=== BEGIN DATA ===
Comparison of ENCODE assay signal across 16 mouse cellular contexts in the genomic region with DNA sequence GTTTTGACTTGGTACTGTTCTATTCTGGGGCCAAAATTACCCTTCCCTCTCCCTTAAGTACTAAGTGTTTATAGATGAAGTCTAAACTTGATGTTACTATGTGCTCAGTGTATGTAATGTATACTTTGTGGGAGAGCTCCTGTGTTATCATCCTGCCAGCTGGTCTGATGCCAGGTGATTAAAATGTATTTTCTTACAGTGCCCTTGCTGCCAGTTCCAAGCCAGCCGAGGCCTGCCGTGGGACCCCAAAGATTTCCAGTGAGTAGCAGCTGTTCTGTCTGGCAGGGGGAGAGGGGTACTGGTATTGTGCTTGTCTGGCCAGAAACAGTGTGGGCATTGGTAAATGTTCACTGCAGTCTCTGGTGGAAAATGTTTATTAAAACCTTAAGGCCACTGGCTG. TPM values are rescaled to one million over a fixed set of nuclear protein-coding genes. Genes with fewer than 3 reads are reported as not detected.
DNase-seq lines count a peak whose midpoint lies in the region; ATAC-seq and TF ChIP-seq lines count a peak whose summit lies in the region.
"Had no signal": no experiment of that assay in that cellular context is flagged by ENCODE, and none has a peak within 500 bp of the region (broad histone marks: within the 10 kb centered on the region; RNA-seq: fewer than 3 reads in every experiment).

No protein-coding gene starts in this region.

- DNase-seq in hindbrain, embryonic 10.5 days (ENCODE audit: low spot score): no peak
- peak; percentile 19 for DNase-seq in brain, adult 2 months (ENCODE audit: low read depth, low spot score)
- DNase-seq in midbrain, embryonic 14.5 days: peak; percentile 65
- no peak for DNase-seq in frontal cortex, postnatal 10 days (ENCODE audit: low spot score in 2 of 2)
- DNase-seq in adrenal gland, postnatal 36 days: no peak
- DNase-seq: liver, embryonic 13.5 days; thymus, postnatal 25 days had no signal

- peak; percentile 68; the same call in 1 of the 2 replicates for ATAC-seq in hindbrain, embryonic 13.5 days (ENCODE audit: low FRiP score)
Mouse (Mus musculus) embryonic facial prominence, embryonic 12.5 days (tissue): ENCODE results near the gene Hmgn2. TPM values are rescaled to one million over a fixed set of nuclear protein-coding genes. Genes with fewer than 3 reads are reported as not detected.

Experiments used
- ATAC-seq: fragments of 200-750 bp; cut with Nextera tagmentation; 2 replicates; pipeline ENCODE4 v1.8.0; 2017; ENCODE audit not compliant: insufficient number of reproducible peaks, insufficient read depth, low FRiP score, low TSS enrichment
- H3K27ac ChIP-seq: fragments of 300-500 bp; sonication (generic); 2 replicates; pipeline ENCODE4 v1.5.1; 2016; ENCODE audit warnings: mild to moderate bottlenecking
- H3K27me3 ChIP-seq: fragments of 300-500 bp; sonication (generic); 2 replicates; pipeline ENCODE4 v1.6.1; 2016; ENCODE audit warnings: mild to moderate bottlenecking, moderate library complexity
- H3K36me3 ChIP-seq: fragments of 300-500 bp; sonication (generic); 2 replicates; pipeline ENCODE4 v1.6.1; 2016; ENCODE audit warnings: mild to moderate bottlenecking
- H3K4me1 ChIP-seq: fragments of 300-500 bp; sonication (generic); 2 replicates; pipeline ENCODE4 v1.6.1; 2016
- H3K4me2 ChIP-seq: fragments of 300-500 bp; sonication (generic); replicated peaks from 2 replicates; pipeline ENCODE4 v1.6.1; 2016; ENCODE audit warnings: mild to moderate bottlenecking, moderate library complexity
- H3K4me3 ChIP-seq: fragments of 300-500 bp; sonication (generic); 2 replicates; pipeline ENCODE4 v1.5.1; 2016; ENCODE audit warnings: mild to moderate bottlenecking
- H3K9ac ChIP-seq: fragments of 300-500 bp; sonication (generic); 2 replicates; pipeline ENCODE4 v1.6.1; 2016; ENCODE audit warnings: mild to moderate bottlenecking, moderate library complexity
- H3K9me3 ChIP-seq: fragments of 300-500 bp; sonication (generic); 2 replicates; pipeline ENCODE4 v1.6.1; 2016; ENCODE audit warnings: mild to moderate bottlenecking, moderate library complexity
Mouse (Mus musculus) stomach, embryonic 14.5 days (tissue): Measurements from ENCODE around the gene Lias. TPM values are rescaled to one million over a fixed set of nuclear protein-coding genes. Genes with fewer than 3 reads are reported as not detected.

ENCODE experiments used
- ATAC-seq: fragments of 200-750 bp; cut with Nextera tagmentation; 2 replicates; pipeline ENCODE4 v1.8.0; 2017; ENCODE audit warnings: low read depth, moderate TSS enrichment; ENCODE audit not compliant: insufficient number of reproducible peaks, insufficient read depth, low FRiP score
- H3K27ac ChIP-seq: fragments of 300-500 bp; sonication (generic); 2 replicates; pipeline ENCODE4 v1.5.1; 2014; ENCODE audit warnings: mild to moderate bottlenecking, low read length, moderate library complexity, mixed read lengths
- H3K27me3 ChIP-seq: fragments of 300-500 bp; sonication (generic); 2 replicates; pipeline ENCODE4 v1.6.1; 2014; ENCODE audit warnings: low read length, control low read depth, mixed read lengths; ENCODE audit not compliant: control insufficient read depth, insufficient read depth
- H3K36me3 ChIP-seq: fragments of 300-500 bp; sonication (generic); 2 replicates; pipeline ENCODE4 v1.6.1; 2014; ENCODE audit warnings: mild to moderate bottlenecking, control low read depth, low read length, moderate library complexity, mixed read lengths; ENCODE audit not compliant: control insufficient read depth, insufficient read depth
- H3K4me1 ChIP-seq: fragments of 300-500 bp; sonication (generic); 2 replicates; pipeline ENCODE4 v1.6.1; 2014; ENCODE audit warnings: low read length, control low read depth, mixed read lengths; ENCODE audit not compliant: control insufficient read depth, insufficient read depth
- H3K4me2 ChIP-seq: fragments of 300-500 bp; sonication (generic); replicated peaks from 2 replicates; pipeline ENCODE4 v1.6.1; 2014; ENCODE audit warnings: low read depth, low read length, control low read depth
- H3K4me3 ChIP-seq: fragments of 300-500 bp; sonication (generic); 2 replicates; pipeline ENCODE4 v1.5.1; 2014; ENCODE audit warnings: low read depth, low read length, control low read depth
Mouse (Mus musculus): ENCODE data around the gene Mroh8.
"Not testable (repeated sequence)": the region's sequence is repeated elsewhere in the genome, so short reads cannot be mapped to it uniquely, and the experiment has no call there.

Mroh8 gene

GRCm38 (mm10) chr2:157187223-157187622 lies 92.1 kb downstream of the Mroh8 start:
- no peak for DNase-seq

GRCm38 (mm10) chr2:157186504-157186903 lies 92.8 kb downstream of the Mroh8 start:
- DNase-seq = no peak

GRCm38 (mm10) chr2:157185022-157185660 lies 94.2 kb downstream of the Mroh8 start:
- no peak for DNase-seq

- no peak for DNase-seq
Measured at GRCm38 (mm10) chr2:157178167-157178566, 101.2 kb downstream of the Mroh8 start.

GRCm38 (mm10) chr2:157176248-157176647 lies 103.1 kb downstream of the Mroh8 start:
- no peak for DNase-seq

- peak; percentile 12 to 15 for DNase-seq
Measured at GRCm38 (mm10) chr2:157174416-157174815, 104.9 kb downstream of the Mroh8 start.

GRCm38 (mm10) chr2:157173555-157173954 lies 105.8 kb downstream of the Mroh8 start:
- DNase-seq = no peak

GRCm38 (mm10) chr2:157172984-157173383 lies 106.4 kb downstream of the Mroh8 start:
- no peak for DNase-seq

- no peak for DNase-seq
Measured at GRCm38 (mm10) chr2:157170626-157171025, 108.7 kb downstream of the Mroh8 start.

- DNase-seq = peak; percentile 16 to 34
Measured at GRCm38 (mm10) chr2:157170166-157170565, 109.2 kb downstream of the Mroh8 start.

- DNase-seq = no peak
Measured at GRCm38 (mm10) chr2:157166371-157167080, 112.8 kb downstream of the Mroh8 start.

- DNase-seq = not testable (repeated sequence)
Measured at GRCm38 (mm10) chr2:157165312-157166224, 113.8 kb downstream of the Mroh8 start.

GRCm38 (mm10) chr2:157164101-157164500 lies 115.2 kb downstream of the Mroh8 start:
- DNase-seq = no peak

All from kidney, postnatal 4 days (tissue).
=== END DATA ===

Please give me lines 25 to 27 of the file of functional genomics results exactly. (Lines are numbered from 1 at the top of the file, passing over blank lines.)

- ATAC-seq: fragments of 200-750 bp; cut with Nextera tagmentation; 2 replicates; pipeline ENCODE4 v1.8.0; 2017; ENCODE audit warnings: low read depth, moderate TSS enrichment; ENCODE audit not compliant: insufficient number of reproducible peaks, insufficient read depth, low FRiP score
- H3K27ac ChIP-seq: fragments of 300-500 bp; sonication (generic); 2 replicates; pipeline ENCODE4 v1.5.1; 2014; ENCODE audit warnings: mild to moderate bottlenecking, low read length, moderate library complexity, mixed read lengths
- H3K27me3 ChIP-seq: fragments of 300-500 bp; sonication (generic); 2 replicates; pipeline ENCODE4 v1.6.1; 2014; ENCODE audit warnings: low read length, control low read depth, mixed read lengths; ENCODE audit not compliant: control insufficient read depth, insufficient read depth